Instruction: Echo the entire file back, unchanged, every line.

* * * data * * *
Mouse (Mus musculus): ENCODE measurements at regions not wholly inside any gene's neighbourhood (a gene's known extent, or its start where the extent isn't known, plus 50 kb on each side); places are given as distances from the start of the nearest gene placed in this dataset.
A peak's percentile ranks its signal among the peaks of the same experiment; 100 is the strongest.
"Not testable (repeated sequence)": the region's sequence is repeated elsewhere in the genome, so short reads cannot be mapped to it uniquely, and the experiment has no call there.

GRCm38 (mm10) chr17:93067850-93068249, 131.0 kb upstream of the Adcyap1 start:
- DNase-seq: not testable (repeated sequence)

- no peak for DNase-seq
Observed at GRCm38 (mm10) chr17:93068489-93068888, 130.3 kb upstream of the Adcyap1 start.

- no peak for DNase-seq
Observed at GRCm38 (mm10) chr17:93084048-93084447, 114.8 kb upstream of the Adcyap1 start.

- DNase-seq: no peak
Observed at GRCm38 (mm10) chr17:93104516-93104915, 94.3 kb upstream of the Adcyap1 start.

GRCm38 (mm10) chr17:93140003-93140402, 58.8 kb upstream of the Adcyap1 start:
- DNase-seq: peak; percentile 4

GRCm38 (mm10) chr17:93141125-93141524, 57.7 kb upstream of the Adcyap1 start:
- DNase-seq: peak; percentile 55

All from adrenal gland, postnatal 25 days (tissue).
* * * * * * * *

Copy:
Mouse (Mus musculus): ENCODE measurements at regions not wholly inside any gene's neighbourhood (a gene's known extent, or its start where the extent isn't known, plus 50 kb on each side); places are given as distances from the start of the nearest gene placed in this dataset.
A peak's percentile ranks its signal among the peaks of the same experiment; 100 is the strongest.
"Not testable (repeated sequence)": the region's sequence is repeated elsewhere in the genome, so short reads cannot be mapped to it uniquely, and the experiment has no call there.

GRCm38 (mm10) chr17:93067850-93068249, 131.0 kb upstream of the Adcyap1 start:
- DNase-seq: not testable (repeated sequence)

- no peak for DNase-seq
Observed at GRCm38 (mm10) chr17:93068489-93068888, 130.3 kb upstream of the Adcyap1 start.

- no peak for DNase-seq
Observed at GRCm38 (mm10) chr17:93084048-93084447, 114.8 kb upstream of the Adcyap1 start.

- DNase-seq: no peak
Observed at GRCm38 (mm10) chr17:93104516-93104915, 94.3 kb upstream of the Adcyap1 start.

GRCm38 (mm10) chr17:93140003-93140402, 58.8 kb upstream of the Adcyap1 start:
- DNase-seq: peak; percentile 4

GRCm38 (mm10) chr17:93141125-93141524, 57.7 kb upstream of the Adcyap1 start:
- DNase-seq: peak; percentile 55

All from adrenal gland, postnatal 25 days (tissue).